Margaret Fuller

group 6

A student of Emerson, Margaret Fuller was one of America’s first major feminist writers, authoring Summer on the Lakes and Women in the 19th Century.  She is well known for her literary criticism and journalism; she contributed to The Dial , a quarterly periodical that related ideas and opinions inherent to New England transcendentalism.  Though Fuller never met Thoreau in person, she was connected to him through shared ideals and Emerson.  The closest the two ever came to meeting was when Thoreau, sent by Emerson, visited the seen of her death.  Thoreau later wrote to Emerson about this visit and we were able to find, at least a piece of, what he wrote here.

In trying to connect Margaret with a section of Walden, we looked at “Reading” paragraph 12 where it says, “It is time that we had uncommon schools, that we did not leave off our education when we become men and women.”  Given the fact that Fuller was clearly educated, even a professor, we believe that she would no doubt support this notion of Thoreau’s.  We thought it was also important that Thoreau was progressive enough to include women in that statement, seeing as how women didn’t often pursue advanced education at that time, let alone education after education, and as Margaret was a feminist, we thought she would have really appreciated that inclusion.

Marx and “Alienation”

Group 6

“Alienation,” according to Marx, relates to the worker’s relationship with the products he creates.  One of Marx’s main ideas is that, through labor, the worker becomes a commodity amongst other commodities, which are really just the physical embodiment of the worker’s own labor.  Marx theorizes that the “worker puts his life into the object;” when he does this, his life belongs to the object rather than himself.  And this is why, “the devaluation of the world of men is in direct proportion to the increasing value of the world of things.”  When the worker produces these commodities, he puts a little of himself in each product, slowly losing himself, becoming a commodity himself; and, when he does this his labor, as well as himself, become external and independent of him–this is alienation.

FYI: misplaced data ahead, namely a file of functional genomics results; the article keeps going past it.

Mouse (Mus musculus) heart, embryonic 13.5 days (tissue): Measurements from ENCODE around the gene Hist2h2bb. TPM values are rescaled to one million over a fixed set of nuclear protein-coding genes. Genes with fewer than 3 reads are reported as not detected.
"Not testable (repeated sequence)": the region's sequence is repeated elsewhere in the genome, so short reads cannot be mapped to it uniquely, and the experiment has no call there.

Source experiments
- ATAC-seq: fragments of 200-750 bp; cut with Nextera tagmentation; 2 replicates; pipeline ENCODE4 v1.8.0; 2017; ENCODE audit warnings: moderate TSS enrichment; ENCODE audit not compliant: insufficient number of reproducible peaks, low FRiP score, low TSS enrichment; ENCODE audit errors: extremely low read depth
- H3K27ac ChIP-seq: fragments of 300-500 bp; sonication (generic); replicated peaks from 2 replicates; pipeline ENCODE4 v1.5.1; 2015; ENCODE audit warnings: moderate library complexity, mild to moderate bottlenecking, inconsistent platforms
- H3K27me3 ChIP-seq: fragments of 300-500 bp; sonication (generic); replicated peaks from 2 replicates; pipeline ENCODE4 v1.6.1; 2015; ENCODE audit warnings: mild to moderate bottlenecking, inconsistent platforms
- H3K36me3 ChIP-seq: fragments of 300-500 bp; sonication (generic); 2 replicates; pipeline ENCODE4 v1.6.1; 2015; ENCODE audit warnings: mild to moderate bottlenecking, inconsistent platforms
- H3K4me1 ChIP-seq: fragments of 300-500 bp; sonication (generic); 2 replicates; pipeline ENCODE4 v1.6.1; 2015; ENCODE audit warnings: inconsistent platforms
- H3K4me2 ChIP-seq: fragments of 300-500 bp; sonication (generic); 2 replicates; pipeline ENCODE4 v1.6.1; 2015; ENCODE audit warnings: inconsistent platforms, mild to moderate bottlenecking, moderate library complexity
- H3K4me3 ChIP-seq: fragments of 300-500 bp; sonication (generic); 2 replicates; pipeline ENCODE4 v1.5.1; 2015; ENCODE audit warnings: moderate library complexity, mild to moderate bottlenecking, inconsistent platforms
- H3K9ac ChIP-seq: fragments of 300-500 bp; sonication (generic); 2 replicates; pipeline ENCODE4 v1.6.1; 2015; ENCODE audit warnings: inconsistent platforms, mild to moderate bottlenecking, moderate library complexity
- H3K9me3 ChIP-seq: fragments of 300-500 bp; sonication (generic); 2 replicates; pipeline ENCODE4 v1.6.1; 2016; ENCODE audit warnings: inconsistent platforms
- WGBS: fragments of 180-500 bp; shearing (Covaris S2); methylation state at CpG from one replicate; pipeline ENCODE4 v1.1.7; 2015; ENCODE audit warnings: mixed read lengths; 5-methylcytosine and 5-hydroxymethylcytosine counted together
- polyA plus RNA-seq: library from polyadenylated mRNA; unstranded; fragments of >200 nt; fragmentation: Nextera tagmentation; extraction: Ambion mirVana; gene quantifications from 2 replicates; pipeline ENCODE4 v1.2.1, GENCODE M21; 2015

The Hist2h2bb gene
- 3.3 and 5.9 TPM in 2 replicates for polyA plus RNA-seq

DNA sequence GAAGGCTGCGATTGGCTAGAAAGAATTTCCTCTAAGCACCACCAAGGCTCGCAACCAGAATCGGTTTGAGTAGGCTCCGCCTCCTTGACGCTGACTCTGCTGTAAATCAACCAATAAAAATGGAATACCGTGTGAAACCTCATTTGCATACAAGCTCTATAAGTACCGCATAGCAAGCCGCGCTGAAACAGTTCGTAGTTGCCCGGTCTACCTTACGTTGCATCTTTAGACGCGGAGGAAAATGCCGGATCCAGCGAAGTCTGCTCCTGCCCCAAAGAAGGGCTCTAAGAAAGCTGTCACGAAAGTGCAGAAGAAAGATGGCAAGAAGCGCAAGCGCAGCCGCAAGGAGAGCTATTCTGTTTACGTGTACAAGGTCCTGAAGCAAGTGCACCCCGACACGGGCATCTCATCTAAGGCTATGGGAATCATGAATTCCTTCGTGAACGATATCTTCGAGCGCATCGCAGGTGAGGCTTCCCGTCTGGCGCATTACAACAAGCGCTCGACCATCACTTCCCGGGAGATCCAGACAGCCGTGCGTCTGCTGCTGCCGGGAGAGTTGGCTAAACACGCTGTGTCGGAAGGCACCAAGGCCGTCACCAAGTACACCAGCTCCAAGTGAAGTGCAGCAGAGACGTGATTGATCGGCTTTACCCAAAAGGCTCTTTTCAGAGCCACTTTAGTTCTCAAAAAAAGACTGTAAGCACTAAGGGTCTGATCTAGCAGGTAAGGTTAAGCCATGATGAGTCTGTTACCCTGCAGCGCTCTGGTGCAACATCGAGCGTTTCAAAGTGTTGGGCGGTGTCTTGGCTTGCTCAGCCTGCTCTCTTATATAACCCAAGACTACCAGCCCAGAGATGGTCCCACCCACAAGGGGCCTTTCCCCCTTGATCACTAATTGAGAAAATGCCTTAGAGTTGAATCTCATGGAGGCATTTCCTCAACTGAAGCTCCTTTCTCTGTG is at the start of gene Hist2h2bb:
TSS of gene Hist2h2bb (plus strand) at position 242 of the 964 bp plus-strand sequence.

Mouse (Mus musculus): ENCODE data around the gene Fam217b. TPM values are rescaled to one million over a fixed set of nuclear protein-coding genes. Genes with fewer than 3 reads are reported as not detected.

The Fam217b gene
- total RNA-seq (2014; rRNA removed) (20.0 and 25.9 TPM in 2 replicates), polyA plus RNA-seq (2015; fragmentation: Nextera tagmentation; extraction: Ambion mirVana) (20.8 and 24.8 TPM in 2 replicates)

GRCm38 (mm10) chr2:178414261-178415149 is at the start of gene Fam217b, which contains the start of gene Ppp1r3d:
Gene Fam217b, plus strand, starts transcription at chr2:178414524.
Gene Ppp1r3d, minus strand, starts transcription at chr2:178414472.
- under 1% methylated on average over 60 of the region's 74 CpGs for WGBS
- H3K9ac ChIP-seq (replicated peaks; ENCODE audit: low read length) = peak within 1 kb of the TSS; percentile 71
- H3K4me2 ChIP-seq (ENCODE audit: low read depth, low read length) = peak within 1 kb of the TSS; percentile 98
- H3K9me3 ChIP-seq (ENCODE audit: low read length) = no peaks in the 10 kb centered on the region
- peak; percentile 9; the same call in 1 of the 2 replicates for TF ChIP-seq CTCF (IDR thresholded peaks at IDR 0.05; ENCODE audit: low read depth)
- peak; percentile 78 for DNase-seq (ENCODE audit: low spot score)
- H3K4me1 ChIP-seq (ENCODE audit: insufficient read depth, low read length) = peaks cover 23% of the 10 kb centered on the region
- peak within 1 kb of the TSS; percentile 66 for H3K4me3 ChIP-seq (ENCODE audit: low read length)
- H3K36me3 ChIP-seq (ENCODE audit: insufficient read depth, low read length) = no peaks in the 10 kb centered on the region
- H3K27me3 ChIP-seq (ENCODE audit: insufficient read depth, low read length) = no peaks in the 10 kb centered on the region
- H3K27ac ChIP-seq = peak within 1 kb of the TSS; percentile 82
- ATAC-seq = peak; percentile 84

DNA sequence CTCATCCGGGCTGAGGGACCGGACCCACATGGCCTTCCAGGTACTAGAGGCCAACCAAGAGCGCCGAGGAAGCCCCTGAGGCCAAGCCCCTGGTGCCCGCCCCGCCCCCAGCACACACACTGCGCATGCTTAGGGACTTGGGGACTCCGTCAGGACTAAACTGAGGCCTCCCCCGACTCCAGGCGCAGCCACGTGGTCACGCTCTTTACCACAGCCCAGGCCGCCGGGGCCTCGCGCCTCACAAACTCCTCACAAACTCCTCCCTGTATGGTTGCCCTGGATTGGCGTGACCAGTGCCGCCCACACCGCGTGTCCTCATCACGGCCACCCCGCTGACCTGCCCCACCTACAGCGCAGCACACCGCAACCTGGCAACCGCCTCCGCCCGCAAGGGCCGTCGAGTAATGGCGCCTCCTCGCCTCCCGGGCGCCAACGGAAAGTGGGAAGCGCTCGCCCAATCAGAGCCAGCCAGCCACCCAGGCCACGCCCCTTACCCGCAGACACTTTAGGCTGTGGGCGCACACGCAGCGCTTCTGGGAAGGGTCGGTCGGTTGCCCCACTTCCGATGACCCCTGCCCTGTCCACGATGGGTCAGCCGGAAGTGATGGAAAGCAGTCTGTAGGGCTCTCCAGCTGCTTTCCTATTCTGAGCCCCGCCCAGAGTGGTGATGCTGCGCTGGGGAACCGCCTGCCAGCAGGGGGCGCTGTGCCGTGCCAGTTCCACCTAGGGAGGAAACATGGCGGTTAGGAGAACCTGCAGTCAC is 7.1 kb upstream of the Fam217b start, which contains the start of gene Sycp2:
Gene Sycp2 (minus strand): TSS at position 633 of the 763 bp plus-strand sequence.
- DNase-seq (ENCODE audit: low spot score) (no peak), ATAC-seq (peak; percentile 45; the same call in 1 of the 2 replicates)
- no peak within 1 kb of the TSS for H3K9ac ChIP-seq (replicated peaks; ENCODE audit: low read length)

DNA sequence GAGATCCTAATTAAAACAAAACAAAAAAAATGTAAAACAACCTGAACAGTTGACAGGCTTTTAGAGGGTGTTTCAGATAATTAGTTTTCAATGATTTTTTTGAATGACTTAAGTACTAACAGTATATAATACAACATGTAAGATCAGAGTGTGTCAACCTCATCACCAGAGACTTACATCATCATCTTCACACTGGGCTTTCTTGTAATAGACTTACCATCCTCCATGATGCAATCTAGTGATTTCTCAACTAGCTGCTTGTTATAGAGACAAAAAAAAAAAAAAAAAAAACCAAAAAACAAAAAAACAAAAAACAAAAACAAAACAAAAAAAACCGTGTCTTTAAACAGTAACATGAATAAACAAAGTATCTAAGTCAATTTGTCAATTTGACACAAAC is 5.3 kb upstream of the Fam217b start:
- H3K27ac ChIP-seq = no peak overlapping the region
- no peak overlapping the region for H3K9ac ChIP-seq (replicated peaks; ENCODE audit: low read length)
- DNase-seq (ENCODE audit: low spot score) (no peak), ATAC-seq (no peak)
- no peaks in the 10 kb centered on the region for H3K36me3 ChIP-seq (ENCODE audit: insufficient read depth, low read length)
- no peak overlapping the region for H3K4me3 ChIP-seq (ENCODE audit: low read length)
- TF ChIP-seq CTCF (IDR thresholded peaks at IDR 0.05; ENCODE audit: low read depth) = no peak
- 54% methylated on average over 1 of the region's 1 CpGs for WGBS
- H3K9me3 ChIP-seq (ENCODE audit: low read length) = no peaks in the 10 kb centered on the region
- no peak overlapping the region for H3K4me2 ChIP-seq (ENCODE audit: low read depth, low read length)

Diderot and Reputation

Group 6 — Rameau’s Nephew

“It’s about getting some sort of credit – it has no intrinsic worth; its value comes instead from what people say. They say A good reputation is worth its weight in gold. And yet the person with a good reputation is never the one with the gold, and I have noticed that these days the person with the gold is never without a reputation” (Diderot 33).

This passage pits a good reputation against the attainment of wealth.  HIM argues that a person’s reputation is determined entirely by the public.  There is a good reputation in the sense that you are truly a good person, and there is a “good” reputation in the sense that society holds you in high esteem—but, this “good” reputation is two sided.  While society may respect them for what they have accomplished or done, they are, as HIM determines, “never without a reputation,” meaning, they are not necessarily society’s most honorable citizens.  This is a contention that HIM uses to his advantage:  “And that’s my aim when I boost my credit by resorting to what you call devious tricks and nasty little ruses. I give my lesson, and I give it well – that’s the general rule. I make it look as if I’ve got more lessons to give than there are hours in the day, and that’s the peculiarity” (Diderot 33).  Reputation can be seen as a cause and wealth an effect, because if you have a “good” reputation then more people will want to hire you, thus increasing your wealth.